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Reflections on the Forum
by Bass Zanjani and Dave Marsden

Since its inception, the National Forum on Youth Violence Prevention has steadily gained momentum by adding more cities and community partners to its overall effort. Its success, in part, has been based on embracing a new approach for addressing violence that makes use of myriad public and private partners, a strong evidence-based methodology, and a broadening scope of its subject—beyond enforcement to include prevention and intervention.

The National Forum has served as a catalyst for change by introducing to its participating cities emerging practices or concepts such as trauma-informed care, procedural justice, the built environment, and safe routes. As each site brings its knowledge and experiences to the project, other cities report changes in outcomes based on the evidence-based practices and strategies inculcated in their plans.

The Forum also generates organic change through consistent training and learning, monthly conferences, and information-sharing calls that keep the cities talking and listening. New participants to the Forum have access to training and technical assistance and the ability to visit established sites and learn how their respective plans are being implemented and the success and challenges of those efforts.

Glennell Fairley Youth sitting at the table with black tshirts President Obama and One Summer Plus star graduate youth with hospital scrubs Clockwise, from top left (all photos from Third Annual Summit on Preventing Youth Violence): Forum panel; Salinas Mayor Joe Gunter and Memphis Mayor A.C. Wharton Jr.; attendees; youth panel members.

More Cities yet More Specificity
"Since the expansion, the multisite calls have been more topical and [tightly] focused and the training segments helpful," observes Mario Maciel, San Jose's longtime Forum site coordinator. When the initial Forum grantees were joined by four new cities (Camden, N.J.; Minneapolis, Minn.; New Orleans, La.; and Philadelphia, Pa.), Maciel explains, new sites reached out to the existing ones. "We were glad to share our experience."

Boston Site Coordinator Jen Maconochie has witnessed the Forum's progress firsthand. "Over the past couple of years, there has been significant growth in the Forum—both in terms of members and content," she says. "More cities have joined, there is more deliberate coordination with other related national efforts, and the structure and format of the technical assistance being provided is pushing out more information regarding best practices and experiences of the member cities."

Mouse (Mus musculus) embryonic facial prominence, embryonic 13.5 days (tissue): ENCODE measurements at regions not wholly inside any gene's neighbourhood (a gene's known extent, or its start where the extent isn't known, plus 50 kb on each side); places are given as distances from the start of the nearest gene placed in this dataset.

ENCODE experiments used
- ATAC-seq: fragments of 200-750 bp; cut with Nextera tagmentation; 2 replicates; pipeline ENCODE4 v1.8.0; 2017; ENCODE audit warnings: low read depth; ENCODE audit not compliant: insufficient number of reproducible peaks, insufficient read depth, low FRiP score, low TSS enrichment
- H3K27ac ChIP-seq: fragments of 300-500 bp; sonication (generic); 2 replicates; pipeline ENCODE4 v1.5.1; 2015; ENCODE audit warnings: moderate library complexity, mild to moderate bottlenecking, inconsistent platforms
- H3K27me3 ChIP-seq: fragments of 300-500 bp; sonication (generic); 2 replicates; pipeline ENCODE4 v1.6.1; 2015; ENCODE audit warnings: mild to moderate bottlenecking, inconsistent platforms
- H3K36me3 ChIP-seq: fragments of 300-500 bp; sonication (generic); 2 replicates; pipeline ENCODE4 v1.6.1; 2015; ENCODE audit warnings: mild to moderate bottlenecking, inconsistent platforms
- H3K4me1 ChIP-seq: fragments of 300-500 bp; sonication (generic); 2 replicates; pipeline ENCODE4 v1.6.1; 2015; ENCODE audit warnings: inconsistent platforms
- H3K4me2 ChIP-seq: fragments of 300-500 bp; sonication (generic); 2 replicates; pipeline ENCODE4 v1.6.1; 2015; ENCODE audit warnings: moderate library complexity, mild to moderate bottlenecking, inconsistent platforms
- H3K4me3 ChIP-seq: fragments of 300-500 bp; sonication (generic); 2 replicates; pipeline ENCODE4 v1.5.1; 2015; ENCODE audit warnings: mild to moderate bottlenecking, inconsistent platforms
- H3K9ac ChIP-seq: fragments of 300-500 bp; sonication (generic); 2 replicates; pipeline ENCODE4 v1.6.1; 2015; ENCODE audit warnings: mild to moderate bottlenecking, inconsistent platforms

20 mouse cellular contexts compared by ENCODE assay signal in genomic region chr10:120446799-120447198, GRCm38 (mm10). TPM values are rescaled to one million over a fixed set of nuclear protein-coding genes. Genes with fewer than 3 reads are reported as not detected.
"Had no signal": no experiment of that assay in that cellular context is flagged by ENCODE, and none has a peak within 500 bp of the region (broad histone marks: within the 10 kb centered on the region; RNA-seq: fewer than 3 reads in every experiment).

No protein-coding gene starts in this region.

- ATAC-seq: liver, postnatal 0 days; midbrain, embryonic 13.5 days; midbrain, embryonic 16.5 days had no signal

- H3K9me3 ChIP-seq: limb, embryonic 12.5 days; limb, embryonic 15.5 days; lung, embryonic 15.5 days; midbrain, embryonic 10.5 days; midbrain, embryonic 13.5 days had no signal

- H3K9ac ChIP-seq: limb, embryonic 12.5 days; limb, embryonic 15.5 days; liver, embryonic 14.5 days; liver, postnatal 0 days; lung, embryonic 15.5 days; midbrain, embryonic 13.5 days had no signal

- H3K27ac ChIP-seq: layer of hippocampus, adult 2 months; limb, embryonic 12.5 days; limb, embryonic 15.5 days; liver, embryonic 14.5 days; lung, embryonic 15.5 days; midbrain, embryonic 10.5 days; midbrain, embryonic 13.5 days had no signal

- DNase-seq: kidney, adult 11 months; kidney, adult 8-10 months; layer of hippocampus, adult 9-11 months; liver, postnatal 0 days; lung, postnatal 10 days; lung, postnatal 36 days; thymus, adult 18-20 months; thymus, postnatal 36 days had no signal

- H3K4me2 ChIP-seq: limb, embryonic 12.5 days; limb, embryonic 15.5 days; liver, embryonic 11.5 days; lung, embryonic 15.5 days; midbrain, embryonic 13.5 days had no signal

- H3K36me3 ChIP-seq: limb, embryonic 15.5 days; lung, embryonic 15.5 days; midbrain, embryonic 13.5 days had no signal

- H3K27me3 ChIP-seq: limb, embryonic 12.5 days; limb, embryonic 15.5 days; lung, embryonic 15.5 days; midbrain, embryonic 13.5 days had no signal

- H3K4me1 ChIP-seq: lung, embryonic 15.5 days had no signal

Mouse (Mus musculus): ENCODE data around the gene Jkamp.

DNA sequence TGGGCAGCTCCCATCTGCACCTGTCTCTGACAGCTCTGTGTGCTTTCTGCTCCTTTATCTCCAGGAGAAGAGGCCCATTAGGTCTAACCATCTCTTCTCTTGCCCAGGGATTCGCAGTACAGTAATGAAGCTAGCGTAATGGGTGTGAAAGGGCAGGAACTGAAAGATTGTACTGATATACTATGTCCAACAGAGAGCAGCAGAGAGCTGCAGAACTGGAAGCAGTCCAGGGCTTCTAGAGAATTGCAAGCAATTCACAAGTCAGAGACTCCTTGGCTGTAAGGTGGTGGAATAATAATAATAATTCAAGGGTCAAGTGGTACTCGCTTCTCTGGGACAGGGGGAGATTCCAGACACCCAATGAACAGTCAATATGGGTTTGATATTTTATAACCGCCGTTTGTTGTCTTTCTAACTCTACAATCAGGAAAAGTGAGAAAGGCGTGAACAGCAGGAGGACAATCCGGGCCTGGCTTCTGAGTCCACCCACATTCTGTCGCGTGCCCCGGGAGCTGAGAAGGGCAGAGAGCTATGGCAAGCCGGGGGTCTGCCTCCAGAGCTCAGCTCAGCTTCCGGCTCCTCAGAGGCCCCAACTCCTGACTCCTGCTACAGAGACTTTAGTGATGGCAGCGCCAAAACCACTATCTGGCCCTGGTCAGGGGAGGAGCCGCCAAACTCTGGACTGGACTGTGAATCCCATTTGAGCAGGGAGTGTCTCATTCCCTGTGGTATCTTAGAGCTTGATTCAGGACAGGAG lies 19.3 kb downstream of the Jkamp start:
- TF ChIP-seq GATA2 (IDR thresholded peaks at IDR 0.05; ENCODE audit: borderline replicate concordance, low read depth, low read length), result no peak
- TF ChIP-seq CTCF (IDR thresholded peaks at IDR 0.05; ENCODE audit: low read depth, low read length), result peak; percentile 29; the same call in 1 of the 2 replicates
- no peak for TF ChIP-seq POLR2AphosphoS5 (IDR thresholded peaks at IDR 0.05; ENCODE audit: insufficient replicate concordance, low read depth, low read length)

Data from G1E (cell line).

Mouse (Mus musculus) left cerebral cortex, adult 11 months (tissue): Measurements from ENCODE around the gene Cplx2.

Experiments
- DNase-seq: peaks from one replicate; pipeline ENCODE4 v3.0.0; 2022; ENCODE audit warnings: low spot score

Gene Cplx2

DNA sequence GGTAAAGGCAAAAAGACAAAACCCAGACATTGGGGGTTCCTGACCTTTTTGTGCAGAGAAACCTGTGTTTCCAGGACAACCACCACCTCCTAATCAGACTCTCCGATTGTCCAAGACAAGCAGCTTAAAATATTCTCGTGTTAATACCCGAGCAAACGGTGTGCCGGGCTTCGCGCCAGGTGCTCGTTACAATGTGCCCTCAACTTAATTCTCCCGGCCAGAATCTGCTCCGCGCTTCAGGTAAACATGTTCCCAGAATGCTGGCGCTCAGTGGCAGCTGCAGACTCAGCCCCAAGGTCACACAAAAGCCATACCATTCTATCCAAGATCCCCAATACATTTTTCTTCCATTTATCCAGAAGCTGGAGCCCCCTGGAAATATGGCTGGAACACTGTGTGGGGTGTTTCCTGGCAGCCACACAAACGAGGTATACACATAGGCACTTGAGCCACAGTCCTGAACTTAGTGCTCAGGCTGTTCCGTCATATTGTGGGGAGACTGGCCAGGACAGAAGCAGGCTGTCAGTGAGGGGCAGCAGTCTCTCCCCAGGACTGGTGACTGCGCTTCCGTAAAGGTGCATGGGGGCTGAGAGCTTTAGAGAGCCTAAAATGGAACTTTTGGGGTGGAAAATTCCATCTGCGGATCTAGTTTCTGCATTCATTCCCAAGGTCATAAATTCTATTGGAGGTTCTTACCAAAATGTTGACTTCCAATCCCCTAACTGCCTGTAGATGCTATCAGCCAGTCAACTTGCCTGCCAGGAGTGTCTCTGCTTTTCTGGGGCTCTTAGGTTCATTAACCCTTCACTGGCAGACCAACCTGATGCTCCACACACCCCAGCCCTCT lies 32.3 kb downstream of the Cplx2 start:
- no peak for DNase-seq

Through the Forum, cities have gained knowledge about governance and accountability, defining metrics and meeting goals, sustaining their efforts, integrating alternative sources of support, and connecting with other federal initiatives, such as Defending Childhood, Positive Behavioral Interventions and Supports, and My Brother's Keeper.

Most Sites Safer; Will Trend Continue?
As we approach the 5-year anniversary of the Forum, it is clear that the prospect of perpetuating the project through perhaps a second 5 years and beyond will be determined by the Forum’s continuing success in reducing violence and its impact on communities. The National Forum saw reductions in homicides and juvenile violent crime in 9 out of 10 cities during 2014. In one Forum city, violent crime decreased last year by 22 percent. Nonfatal shootings have also dropped from previous years in these cities. Some sites report changes in quality-of-life measures such as increased school retention, better police practices, passage of state legislation to leverage resources, and passage of local tax measures.

"What is most striking about the Forum's progress is change in the local narrative," says Jack Calhoun, Development Services Group consultant and one of the Forum's principal architects. "While many Forum cities can point to reductions in homicides, perhaps the better measure is that no city will revert to traditional ways of confronting violent crime—namely, that the prevention of crime does not rest on the shoulders of law enforcement alone. All must help [carry] the burden, from governmental and civic entities to parents and those who interact daily with children and youth."

The next chapter in this effort offers our participating cities wide-ranging opportunities. There has been considerable progress; there is room to achieve much more. There are many risks and challenges that communities face in their quest to eliminate violence. What the Forum has achieved thus far is a cluster of cities committed to an evidence-based approach.

The Forum has experienced quantitative and qualitative growth. While expanding to new cities, what has been learned, what has changed, and the new challenges that have arisen continue to underscore the fact that Forum work represents an innovative, dynamic, and vital strategy for reducing violent crime across the nation. The commitment of the cities is the Forum’s greatest resource. That commitment reaches from City Halls to neighborhood streets, to playgrounds, and to community hospitals. It’s also a commitment that ensures this work never stops.